I also won’t take the time to draw the eschatological/prophetic implications of my statement that the Church is failing and will fail.  I will leave that for another time.  Suffice it to say that our inability, even with the Holy Spirit indwelling us, available in full measure to fill us that we might walk in His power (Ephesians 5:18), we still fail.  We fail to achieve unity, to fulfill the Great Commission, to observe the Great Commandments, to be salt and light….  To simply do those things that God has called us to do, as individuals, and thus as a collective.

Sixth, because life confirms scripture.  I would like to say that my own experience in life contradicts the view that I outline here from Scripture, but instead, what I have seen in my life confirms Scripture.  When I read of Ananias and Sapphira, who sought not only to lie to Peter and the Jerusalem Church, but to the Holy Spirit (Acts 5:1-11), I can say I have known some Ananias’ and Sapphira’s.  When I read about Hymaneas and Alexander making shipwreck of their faith (I Timothy 1:18-20), I can sadly say I have known those who have become “apostate,” and left behind the faith they once knew.  When Paul tells Timothy that “Demas has forsaken me, having loved this present world” (2 Timothy 4:10a), I can sense his deep sadness, because I have been forsaken by those who chose the things of the world over loyalty to the Lord, to His Word, to His Servants.  And when I read the final words of Paul, testifying that “at my first defense [before Nero] no one stood with me, but all forsook me.  May it not be charged against them” (2 Timothy 4:16), I have been left alone when “all forsook me,”  with only the exceptional “Luke” who stayed with me, and the Timothy and Mark who rushed to me for ministry in my time of need.  They were the exception, not the rule.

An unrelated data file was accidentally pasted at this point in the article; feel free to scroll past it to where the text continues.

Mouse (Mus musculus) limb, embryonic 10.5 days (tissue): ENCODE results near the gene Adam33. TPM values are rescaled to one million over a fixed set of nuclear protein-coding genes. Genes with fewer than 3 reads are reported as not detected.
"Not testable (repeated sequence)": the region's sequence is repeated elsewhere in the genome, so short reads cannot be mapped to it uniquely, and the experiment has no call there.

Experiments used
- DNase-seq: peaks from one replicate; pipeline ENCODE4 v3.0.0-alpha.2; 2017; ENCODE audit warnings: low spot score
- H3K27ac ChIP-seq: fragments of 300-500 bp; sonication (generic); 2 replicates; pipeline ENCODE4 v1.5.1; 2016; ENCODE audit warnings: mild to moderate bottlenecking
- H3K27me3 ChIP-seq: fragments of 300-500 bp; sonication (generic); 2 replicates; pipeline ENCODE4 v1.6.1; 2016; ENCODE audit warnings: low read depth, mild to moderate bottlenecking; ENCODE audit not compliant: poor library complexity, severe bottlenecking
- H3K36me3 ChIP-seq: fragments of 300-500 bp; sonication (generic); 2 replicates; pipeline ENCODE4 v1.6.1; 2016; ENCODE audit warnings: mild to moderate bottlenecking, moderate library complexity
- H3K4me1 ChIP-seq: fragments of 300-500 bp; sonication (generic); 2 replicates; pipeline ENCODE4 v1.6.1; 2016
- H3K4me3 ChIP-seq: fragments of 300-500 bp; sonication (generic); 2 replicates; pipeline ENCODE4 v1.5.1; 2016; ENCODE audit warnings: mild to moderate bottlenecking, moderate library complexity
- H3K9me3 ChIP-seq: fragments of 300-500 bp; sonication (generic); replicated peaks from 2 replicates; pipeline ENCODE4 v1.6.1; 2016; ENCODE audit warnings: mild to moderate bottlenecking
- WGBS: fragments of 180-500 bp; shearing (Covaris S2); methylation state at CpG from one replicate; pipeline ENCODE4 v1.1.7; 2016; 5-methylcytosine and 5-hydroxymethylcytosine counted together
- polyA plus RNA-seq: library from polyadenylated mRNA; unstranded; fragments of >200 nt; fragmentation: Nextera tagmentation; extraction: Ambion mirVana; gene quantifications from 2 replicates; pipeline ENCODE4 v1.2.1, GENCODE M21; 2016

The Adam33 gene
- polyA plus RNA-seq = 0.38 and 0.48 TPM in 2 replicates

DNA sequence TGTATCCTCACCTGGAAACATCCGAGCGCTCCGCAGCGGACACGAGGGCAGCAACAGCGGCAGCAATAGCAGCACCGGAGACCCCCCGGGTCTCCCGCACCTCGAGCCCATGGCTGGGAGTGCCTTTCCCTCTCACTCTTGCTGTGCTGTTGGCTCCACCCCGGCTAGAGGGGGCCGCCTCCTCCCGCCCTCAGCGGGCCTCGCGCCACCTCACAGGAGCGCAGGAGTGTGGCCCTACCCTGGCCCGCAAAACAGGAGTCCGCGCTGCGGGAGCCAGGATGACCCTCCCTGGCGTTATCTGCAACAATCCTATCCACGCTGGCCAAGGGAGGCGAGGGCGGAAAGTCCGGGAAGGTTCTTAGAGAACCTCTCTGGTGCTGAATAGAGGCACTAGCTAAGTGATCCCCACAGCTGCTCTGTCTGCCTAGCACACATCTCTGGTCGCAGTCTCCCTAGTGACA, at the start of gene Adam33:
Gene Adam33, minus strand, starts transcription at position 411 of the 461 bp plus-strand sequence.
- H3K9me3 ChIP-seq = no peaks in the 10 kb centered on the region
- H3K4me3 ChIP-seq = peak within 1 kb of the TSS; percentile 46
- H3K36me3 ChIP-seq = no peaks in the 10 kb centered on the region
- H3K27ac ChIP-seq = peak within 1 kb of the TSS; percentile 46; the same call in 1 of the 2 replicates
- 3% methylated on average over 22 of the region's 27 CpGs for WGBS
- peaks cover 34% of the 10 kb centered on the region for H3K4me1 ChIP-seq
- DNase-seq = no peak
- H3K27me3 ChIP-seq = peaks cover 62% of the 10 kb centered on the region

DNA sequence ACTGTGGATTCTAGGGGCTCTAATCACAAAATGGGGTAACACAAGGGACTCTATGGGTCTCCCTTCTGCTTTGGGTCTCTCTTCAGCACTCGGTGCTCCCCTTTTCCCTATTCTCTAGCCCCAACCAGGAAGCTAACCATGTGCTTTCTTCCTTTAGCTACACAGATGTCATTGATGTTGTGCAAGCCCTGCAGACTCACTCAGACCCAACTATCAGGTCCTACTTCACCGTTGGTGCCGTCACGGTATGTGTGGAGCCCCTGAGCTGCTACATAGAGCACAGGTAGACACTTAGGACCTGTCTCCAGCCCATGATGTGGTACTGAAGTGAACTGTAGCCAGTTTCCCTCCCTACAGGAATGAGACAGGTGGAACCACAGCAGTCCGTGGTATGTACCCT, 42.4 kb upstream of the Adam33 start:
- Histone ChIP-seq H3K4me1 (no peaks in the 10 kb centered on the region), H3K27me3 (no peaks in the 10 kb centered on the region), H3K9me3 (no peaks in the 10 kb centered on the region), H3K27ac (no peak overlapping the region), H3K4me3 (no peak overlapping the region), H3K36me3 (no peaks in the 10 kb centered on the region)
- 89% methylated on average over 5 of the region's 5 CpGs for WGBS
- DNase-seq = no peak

I don’t pretend to say that my experience is anything more than anecdotal — but it is my experience.  Apparently, my experience has been shared by millions of others, to a greater or lesser extent, in the “made-with-hands” Churches of the world.  When one can say that they have been more mistreated by those within “the Church” than those in “the world,” What kind of witness is that to the world?  What does that say of “the Church”?   To me, it says, “The ‘Church’ has failed.”

Finally, then, one might conclude with the words of the Lord: “The things which are impossible with men….  I am pessimistic about the ability of mankind to effect any kind of positive change in society or human life.  I am pessimistic about the ability of even redeemed mankind — those who are “saved,” who have been redeemed and are a part of the Church — to make lasting, effective and positive changes to this world.  Why?  Because the world is currently given to the rule of “the prince of this world” (John 12:31), and though believers have at their disposal all the power to defeat him through Jesus (Matthew 28:18-20), they do not call upon it, avail themselves of it, nor experience the potential for total victory that could be theirs.  In fact, it is more likely that the redeemed will be “prone to wander,” in the words of the old hymn, and fall back into their worldly ways, even while in the Church — something that Paul, John, Peter and Jude had to deal with in the epistles of the New Testament often.